For weeks I had gone back to the video rental store, denied my birthright of playing the brand new Star Fox recently released by Nintendo. Since it came out, we went every Sunday after church since, and every time it was the same. Some other kid had rented it out already. Finally, just in time for summer vacation, the game was available. I could be that lucky child renting it out and depriving any other youth the pleasure of sweet, polygonal dog-fighting action.
With the unrelenting excitement that comes standard to most seven-year olds, I smashed that gray cartridge into the Super Nintendo, struck the power button, and then ... sat back and prepared to zone out with my eyes glued to the television screen. In hindsight, maybe my father wasn't such a fan of video games because my expressions often resembled those of the hippie stoners he had gone to high school with.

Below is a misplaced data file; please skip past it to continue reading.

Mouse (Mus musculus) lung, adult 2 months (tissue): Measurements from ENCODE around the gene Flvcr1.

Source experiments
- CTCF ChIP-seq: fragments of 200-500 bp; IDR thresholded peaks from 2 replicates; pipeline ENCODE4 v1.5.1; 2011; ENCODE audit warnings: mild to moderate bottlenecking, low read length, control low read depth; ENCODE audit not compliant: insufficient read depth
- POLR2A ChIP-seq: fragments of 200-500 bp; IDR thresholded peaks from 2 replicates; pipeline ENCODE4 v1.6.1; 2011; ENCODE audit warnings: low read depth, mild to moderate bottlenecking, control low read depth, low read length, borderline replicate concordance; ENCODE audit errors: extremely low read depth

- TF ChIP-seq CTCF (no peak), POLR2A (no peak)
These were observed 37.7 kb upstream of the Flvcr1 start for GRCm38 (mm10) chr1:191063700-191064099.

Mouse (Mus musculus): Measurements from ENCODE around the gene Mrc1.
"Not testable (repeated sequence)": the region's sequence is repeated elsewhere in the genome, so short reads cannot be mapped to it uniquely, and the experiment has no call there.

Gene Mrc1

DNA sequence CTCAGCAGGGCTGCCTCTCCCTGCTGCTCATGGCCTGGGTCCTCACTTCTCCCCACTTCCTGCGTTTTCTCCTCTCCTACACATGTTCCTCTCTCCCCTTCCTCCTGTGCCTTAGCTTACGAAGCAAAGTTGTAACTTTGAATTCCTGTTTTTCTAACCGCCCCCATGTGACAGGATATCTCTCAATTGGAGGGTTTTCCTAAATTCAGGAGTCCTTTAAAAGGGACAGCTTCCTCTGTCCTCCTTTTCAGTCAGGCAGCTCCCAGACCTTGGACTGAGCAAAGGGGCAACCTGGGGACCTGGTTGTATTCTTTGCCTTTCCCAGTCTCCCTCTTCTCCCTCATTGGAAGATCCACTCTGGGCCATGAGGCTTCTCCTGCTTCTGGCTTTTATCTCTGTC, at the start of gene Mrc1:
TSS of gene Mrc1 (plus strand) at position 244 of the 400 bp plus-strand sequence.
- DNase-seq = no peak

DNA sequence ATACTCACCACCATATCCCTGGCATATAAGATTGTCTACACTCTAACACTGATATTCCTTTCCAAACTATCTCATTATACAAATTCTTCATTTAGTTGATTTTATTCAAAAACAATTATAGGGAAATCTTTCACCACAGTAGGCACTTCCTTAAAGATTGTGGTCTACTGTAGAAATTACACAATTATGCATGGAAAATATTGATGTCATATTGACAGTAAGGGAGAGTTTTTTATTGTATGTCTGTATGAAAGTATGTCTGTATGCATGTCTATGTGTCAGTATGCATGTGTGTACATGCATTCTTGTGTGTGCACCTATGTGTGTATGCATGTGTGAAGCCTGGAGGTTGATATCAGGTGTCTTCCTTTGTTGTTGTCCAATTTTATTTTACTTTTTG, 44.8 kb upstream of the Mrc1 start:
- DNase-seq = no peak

I was hooked from the opening animation, pupils tracking the cinematic display of ships getting gunned down by a menacing spacecraft that descended towards a beautiful blue planet. Fighter vessels burst from the carrier like bees from a hive, a stray craft turning to fly towards the player. The music pulled me right into a movie theater, bombastic and epic during the title screen, yet so calm and serene for the settings menu. I played through the tutorial, quickly learned that I was not yet ready to comprehend inverted-flight controls, and then launched into this interstellar adventure.